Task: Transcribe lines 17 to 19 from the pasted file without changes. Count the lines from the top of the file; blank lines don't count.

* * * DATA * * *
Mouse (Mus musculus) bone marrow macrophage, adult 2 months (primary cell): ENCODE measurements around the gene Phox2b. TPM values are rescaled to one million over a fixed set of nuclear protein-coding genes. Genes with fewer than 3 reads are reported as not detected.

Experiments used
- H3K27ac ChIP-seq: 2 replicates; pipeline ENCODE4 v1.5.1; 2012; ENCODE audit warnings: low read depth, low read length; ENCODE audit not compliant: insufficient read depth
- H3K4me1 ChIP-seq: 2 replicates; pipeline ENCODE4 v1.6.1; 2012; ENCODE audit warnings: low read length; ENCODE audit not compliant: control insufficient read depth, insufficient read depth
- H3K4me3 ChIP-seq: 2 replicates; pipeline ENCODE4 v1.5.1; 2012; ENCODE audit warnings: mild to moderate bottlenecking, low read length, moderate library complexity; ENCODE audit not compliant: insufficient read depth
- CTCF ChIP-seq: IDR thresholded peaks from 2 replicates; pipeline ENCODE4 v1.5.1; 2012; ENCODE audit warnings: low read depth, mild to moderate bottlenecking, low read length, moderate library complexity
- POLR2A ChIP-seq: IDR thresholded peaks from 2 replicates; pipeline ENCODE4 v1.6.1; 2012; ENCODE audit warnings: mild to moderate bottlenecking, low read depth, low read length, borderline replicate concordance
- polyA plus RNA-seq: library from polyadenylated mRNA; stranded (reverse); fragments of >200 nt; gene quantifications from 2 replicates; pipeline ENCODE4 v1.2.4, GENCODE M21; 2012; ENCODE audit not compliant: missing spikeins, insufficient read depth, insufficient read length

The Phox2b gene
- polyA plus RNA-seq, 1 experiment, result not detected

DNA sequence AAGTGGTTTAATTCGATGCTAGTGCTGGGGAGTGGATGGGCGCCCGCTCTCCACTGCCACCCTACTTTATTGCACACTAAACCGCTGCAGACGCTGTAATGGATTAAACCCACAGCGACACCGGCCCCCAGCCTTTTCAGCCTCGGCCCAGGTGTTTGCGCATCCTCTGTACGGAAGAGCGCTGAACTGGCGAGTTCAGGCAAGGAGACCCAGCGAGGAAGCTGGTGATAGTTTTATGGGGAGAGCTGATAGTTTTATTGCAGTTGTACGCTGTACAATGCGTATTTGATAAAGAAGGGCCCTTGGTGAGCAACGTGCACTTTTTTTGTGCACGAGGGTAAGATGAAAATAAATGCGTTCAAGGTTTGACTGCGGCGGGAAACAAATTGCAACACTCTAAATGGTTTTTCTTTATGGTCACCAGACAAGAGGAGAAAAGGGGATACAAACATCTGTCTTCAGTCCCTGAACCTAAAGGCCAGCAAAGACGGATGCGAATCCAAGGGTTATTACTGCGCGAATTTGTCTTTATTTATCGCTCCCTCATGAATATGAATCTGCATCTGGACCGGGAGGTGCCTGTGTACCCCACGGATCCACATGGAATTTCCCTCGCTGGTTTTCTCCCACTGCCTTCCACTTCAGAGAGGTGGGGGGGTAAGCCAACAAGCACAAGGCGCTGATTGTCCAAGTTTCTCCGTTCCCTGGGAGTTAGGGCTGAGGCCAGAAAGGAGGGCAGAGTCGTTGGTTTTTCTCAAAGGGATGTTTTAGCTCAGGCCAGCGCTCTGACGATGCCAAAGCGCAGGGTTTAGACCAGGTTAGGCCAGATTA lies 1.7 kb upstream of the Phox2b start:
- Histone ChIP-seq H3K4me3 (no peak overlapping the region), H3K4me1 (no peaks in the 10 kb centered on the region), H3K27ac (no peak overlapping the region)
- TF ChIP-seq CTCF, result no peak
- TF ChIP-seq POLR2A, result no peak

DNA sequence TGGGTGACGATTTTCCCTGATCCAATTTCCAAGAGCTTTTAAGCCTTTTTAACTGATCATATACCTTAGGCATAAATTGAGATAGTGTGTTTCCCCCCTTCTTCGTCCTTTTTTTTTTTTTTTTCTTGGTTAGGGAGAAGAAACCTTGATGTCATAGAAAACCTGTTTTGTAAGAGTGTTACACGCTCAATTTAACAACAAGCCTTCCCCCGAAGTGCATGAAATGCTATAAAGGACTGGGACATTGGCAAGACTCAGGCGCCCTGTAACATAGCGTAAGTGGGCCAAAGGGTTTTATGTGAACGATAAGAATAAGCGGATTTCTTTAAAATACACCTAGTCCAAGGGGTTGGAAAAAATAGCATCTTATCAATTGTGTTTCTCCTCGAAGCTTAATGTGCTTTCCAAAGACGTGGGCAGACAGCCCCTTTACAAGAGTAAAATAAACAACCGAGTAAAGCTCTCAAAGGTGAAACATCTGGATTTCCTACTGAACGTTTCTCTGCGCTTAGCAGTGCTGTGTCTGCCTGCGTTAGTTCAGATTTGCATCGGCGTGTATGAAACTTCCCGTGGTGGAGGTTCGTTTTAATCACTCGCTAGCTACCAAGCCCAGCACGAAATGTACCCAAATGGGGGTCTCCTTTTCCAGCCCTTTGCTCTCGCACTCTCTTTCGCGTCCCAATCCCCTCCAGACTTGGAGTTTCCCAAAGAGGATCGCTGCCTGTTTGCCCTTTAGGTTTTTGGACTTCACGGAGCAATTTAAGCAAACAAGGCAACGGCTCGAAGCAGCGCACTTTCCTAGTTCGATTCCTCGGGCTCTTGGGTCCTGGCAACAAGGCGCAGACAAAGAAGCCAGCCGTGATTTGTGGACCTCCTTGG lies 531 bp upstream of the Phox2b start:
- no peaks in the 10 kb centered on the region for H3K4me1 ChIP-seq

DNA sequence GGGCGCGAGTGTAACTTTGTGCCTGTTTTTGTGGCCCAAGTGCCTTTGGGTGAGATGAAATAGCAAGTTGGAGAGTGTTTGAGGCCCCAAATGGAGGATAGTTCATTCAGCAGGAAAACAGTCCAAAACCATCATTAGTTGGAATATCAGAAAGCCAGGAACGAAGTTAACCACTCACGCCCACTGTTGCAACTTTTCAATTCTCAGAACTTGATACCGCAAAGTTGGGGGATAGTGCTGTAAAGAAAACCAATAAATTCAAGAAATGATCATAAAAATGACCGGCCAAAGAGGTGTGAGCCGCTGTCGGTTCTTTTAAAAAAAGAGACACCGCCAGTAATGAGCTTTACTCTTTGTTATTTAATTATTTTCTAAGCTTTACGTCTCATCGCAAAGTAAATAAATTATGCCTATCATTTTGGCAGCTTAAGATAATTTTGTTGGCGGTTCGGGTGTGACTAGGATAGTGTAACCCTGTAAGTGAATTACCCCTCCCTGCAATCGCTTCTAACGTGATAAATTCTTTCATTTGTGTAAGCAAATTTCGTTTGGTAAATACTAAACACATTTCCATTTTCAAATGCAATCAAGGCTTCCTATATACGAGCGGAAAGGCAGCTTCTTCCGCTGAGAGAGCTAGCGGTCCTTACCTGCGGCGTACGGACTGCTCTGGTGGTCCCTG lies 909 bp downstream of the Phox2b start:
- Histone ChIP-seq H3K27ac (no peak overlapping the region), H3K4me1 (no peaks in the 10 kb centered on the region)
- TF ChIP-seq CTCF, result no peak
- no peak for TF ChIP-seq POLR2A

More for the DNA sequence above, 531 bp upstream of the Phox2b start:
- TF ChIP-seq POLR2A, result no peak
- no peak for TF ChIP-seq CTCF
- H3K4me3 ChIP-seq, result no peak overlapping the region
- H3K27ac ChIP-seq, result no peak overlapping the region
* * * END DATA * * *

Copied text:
DNA sequence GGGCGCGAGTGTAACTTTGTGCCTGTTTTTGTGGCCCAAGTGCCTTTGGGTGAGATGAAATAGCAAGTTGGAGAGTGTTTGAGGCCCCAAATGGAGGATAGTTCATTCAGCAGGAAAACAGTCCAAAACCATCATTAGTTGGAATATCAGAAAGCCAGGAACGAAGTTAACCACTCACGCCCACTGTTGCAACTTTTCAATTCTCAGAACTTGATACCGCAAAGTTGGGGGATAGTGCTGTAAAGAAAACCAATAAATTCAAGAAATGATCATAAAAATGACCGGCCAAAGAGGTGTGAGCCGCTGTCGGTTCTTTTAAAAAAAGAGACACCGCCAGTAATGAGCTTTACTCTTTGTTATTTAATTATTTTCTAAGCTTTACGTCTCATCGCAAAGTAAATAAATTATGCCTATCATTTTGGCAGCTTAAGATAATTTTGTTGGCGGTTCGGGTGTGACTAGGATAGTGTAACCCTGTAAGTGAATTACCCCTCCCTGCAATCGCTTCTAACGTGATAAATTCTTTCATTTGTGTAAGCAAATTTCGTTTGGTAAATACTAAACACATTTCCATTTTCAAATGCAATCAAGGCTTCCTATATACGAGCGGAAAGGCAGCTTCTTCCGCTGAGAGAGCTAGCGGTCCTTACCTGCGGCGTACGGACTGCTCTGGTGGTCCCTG lies 909 bp downstream of the Phox2b start:
- Histone ChIP-seq H3K27ac (no peak overlapping the region), H3K4me1 (no peaks in the 10 kb centered on the region)
- TF ChIP-seq CTCF, result no peak